Making the Best of a Bad Situation

Virtual Learning Academies Popping Up to Give Working Parents a Choice

Virtual learning teacher and student at Rehoboth.Pick up and drop off are a little bit busier these days at Rehoboth Baptist Church. The church, which opened a very popular preschool in 2018, recently made the decision to start a new venture this school year: a virtual learning academy.

“It started with me being a mom,” recalls Rehoboth Preschool Director Dr. Mollita Clark. “My oldest is in middle school, but I didn’t want to put that responsibility on her to make sure that my first grader was doing her work because my middle schooler, she’s in her class all day. I thought, well, if we need this, then the community needs this.”

The emergence of these virtual learning academies has met a definite need. The DeKalb County School District is currently waiting on COVID cases in the County to drop below 100 cases per 100,000 to enter the school reopening phase. But even when that happens, students would only attend for face-to-face instruction once, or at most twice a week. That’s a reality parents will most likely be facing for the remainder of the school year.

While some parents have the resources to keep their students at home, others have turned to virtual learning pods, where a group of students meet at someone’s home and a parent or other facilitator assist them in completing their classes. The only other alternative is the virtual learning academy. Staffed by individuals with at least some classroom experience, these academies offer students the chance to grow in their studies, as well as socially.

“We thought about what it would look like. The classrooms, they would need to be big classrooms where there’s lots of space so that they can social distance. We have about eight students per classroom. They’re adult classrooms, [so] that means they’re bigger spaces,” Clark explains.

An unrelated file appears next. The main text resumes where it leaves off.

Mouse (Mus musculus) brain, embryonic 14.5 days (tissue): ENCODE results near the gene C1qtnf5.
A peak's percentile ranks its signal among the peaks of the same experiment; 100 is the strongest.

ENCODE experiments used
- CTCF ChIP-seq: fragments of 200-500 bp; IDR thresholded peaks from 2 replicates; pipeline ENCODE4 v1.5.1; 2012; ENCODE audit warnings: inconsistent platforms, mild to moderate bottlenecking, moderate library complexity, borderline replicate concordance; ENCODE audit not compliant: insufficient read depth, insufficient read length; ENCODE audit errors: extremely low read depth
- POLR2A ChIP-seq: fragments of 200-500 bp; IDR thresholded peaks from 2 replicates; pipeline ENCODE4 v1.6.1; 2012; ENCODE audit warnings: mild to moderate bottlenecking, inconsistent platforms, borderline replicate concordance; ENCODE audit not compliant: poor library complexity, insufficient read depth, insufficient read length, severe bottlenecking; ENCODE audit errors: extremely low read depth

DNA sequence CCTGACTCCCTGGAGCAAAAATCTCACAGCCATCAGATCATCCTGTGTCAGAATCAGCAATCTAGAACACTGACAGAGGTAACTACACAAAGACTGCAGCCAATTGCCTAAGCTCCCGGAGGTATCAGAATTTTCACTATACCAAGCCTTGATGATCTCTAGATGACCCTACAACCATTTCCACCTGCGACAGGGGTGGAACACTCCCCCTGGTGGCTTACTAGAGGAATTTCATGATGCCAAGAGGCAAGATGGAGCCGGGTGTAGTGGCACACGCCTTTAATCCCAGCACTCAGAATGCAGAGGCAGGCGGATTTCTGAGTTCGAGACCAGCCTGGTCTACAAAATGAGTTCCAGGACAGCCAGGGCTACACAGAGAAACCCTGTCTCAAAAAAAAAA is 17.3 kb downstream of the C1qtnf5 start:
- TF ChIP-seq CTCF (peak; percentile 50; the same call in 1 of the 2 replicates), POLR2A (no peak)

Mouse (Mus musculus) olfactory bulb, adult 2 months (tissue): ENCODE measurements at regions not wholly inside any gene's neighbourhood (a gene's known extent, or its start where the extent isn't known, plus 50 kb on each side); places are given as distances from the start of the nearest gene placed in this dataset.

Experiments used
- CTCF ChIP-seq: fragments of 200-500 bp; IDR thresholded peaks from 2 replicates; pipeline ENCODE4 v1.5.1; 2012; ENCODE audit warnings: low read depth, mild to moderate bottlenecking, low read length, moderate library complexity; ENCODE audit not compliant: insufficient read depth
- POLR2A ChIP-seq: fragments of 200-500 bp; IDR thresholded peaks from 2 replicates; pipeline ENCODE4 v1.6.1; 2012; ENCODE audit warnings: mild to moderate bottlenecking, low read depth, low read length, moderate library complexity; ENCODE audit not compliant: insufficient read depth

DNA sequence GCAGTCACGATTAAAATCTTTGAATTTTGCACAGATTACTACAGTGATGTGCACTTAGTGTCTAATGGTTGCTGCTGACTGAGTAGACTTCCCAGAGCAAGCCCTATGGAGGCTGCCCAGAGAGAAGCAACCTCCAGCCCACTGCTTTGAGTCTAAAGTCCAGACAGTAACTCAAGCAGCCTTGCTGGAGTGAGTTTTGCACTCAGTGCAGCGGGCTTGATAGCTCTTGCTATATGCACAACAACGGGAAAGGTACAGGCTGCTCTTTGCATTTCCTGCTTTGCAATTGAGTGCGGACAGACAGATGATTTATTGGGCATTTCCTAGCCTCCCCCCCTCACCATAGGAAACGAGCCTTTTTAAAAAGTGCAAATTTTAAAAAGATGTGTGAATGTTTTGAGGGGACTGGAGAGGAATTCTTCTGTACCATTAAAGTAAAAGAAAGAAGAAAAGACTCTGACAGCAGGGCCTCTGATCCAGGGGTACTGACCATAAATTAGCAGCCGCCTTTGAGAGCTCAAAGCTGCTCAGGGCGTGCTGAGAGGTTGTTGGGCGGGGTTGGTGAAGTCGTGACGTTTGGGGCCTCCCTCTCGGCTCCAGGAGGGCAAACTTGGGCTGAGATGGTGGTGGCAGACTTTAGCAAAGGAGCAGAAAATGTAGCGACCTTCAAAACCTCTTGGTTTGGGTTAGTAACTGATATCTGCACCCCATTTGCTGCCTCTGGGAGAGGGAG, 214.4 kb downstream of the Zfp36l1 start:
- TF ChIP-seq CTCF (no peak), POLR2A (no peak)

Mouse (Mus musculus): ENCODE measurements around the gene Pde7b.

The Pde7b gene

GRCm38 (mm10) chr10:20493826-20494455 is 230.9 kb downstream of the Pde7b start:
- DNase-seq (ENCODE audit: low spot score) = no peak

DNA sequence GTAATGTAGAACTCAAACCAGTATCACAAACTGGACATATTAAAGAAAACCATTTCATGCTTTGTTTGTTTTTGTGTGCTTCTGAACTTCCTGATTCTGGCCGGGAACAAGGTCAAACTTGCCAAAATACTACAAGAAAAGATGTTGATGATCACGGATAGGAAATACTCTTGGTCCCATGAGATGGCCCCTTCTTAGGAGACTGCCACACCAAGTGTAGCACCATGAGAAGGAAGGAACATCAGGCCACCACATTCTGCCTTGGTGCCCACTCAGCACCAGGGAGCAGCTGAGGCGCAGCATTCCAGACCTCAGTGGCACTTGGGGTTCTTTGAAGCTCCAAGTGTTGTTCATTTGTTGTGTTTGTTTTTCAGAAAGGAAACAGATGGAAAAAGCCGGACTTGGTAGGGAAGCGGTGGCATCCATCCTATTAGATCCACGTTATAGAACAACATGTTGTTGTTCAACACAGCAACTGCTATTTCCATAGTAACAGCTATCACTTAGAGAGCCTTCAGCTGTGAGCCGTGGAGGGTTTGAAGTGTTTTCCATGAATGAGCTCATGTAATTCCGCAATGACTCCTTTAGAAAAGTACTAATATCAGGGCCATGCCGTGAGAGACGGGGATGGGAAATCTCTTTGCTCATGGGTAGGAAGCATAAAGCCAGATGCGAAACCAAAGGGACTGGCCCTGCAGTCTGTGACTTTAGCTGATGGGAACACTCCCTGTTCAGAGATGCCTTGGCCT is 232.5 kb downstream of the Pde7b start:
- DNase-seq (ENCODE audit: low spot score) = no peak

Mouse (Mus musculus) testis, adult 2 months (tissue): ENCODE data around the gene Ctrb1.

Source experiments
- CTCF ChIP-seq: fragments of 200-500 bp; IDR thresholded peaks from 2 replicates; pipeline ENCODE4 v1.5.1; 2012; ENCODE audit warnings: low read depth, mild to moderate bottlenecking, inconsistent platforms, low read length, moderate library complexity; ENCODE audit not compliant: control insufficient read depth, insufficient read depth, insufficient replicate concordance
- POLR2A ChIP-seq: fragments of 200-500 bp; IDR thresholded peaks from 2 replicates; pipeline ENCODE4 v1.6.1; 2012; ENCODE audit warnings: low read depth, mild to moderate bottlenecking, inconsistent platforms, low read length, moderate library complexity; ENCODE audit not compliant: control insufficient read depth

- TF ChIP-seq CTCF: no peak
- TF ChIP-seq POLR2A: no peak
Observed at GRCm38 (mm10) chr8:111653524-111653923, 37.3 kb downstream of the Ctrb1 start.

Virtual-Learning-Academy student classroom.

Rehoboth and St. Andrew’s Presbyterian are two churches here in Tucker that have opened virtual learning academies amid the pandemic. Combined, they are serving about 50 elementary and middle school age students each day. Recently, they teamed up with the City of Tucker to receive funding from the federal CARES Act. Now these two churches will be reimbursed for capital improvements they had to make in order to accommodate their virtual learners.

As for the students, they are in virtual class on Mondays, Tuesdays, Thursdays and Fridays from about 8 a.m. until 2 p.m. Wednesdays are reserved for a mental break, as well as catching up on work. This is a markedly more relaxed schedule than what they are accustomed to, but there are other advantages, as well.

“Some [are making] better grades than they’ve had in the past,” Clark observes. “There’s just not those distractions that there are in public school. I had this one student, in particular, he’s in middle school, and he told me ‘I like it here…the bullies aren’t here.’

“My oldest daughter, she wasn’t necessarily bullied, but there was so much attention on fitting in and all of that’s gone. She can actually put attention on schoolwork and completing assignments in class so that you don’t have a lot of homework.”

At some point in the distant future, students will head back to class and life will get back to normal. When it does, Clark says she won’t necessarily be closing down her virtual learning center.

“Some families, even if there is an opportunity to send them back, they’re just not ready yet. So we want to provide them that opportunity.”

It’s not the traditional definition of “school choice”, but in this age of pandemic, the choice is working out well for parents and students.

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